Where the Stars Rise is a hell of a lot of fun. Great writers, magnificent storytelling, and worlds I wanted to spend a lot more time in—no matter how dangerous they were. I had a blast reading it.” — Rob Boffard, author of the Outer Earth series (Tracer, Zero-G, Impact)

And then there’s some select quotes from Bloggers and Goodreads reviews:


The complexities of the stories and the characters and the stories will delight readers, but they will also elicit a reaction all too familiar to book lovers everywhere: the stories will leave readers wanting much, much more. I recommend Where the Stars Rise and also encourage this new subset of science fiction and fantasy. – Ekta R. Garg, from The Write Edge


There are historicals, futuristic, space settings, fantasies, Sci-Fi, with male and female protagonists of all ages. I learned about different counties and times and events. I traveled to the moon and other planets. Some stories are funny, some are sad, some have happy endings and others were bittersweet but I’d be willing to bet that readers with even a passing interest in these genres would find a few to appeal and many to enjoy. Overall, a B+- Dear Author Reviews


There are some truly standout pieces; Memoriam by Priya Sridhar, Back to Myan by Regina Kanyu Wang, and The dataSultan of Streets and Stars, by Jeremy Szal were amazing for me. There are many more well written stories included, but just these three alone are worth the price of the anthology.  – NonStop Reader

So people are very much enjoying this anthology, and you will, too. It’s important to boost diverse voices and to support projects that cover international cultures and worlds that are left outside of the mainstream. If you’re interested in Asian cultures, this one is essential.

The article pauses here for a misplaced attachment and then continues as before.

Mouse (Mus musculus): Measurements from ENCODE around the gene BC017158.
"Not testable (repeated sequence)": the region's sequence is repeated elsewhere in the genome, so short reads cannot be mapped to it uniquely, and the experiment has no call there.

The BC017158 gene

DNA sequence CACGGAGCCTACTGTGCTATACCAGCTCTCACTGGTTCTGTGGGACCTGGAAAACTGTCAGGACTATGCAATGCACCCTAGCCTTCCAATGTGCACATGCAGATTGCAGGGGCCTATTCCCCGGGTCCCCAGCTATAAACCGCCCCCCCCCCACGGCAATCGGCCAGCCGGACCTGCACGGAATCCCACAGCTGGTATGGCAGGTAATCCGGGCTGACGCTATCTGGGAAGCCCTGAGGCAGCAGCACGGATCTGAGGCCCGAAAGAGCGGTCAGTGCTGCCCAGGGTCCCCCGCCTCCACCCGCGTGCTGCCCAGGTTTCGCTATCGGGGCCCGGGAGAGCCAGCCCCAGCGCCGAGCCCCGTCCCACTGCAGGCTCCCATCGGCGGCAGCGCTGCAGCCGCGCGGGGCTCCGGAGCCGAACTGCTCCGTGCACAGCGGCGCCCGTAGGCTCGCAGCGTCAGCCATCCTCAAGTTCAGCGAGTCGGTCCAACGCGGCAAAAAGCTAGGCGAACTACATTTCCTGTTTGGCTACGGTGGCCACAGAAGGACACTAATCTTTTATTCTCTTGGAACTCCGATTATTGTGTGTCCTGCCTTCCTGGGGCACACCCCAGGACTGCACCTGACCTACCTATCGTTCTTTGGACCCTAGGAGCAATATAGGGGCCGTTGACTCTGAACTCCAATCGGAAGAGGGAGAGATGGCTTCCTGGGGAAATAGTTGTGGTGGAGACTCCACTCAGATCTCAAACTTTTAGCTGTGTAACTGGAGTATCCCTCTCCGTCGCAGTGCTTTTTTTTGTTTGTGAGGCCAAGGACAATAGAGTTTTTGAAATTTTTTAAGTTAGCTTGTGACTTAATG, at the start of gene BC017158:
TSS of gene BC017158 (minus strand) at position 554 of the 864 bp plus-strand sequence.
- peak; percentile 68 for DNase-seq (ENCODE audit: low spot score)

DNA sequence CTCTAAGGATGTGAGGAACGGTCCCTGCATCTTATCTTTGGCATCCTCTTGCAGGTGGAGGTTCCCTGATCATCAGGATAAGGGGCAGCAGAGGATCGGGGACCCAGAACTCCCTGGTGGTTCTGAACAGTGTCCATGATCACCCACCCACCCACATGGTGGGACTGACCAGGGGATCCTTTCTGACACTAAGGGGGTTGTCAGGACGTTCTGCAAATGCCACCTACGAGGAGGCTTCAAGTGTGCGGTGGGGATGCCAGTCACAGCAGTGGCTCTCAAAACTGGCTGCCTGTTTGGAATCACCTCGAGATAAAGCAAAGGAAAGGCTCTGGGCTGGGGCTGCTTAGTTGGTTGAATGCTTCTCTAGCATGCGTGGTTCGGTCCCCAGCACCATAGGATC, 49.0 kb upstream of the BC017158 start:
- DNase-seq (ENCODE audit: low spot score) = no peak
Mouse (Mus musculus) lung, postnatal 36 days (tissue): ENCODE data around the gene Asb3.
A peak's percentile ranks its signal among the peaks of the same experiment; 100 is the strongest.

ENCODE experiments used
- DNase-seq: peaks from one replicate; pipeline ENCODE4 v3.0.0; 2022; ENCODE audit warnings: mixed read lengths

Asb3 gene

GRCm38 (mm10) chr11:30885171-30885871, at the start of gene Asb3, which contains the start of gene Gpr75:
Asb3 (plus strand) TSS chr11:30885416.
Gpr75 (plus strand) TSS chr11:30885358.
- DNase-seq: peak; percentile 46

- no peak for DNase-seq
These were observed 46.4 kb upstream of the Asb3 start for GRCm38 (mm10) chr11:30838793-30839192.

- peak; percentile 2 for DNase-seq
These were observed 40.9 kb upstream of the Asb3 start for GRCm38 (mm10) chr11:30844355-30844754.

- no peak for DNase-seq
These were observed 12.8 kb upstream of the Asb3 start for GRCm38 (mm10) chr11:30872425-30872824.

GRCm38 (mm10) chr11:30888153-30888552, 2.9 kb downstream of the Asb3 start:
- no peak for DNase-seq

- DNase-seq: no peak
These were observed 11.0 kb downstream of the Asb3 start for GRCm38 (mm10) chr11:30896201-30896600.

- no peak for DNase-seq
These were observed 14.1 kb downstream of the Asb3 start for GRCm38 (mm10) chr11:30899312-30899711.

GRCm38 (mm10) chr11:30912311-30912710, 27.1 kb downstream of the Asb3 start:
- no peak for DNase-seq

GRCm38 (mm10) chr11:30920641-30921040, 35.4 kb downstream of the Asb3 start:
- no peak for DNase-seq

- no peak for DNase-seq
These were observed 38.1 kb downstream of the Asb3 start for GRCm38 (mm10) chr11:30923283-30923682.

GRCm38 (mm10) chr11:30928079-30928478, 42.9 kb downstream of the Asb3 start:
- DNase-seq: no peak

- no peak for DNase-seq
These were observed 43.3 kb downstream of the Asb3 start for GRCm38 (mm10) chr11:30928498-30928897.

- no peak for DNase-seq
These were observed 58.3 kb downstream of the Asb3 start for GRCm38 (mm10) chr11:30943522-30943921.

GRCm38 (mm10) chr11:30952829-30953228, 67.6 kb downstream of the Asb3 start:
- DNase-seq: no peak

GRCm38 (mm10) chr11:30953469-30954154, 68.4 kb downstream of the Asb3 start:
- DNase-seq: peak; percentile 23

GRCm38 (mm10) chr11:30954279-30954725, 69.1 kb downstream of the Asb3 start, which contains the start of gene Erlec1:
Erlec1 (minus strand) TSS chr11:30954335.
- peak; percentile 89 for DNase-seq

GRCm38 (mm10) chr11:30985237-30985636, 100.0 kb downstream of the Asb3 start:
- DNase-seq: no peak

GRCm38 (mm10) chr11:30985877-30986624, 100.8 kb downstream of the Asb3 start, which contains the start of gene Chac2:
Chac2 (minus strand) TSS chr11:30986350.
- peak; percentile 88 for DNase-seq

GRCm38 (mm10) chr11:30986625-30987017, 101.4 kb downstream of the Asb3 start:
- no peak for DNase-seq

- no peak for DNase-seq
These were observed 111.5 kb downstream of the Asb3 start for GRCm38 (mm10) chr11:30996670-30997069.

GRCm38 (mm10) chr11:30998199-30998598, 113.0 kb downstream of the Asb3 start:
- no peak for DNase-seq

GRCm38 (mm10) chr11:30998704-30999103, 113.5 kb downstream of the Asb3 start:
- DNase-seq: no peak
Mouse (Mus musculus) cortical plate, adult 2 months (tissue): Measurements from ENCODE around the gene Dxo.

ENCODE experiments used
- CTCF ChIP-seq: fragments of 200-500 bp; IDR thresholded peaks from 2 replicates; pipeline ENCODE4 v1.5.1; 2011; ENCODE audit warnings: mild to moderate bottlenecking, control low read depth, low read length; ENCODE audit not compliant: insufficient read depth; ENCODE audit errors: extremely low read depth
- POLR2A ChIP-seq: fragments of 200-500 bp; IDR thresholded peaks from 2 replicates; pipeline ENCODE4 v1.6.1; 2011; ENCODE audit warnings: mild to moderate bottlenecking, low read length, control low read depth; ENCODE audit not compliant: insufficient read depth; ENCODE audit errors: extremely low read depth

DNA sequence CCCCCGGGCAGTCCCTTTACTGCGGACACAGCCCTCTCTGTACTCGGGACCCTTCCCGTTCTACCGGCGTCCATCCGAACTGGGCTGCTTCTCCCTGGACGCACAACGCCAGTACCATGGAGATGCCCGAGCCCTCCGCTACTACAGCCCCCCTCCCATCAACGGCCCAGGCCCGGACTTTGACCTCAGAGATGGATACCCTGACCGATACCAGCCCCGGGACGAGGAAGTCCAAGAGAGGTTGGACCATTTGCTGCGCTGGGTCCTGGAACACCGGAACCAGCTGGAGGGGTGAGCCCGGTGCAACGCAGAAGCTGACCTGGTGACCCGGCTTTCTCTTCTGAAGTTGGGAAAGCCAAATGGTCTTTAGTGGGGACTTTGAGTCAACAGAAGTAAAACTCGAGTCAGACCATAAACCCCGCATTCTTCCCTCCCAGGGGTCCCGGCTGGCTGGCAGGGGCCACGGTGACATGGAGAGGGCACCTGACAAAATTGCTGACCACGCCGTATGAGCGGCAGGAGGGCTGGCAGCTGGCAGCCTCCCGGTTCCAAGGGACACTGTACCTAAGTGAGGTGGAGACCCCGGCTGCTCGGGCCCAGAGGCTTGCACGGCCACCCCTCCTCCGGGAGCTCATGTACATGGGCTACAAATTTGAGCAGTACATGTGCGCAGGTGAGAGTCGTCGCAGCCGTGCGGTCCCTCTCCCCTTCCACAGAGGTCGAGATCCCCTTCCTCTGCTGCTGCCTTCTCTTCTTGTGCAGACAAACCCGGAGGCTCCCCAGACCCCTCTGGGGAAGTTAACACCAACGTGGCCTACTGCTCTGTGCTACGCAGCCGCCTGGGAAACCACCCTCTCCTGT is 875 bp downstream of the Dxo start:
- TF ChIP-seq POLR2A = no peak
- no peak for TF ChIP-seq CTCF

The website and full retailer list is here. But you can grab it from Bookdepository for free delivery worldwide. Or ask your bookstore to order it in. And do remember to leave a review on Goodreads and Amazon. It helps. A lot. More than you think.

 

 

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StarShipSofa: Final Slush Update

Hello everyone,

The slush is done. It’s done. It’s over. And now I know how Frodo felt after throwing the ring into Mt. Doom.

I’ve been so ridiculously busy. Over the course of the submissions I’ve suffered two illnesses, traveled around the globe and back, and a bunch of other personal issues that I’d rather not discuss publicly. On top of that I’m in my final semester of university, and I’ve barely had a second to myself. But you guys all understood and gave me your unending patience, and for that I am grateful. I’ll definitely be looking at getting both an intern for StarShipSofa permanently and a few slush readers to help me out. But right now, I’m so busy that I don’t have the time to hunt down an assistant to help me out because I’m so busy. If that’s not a paradox, I don’t know what is.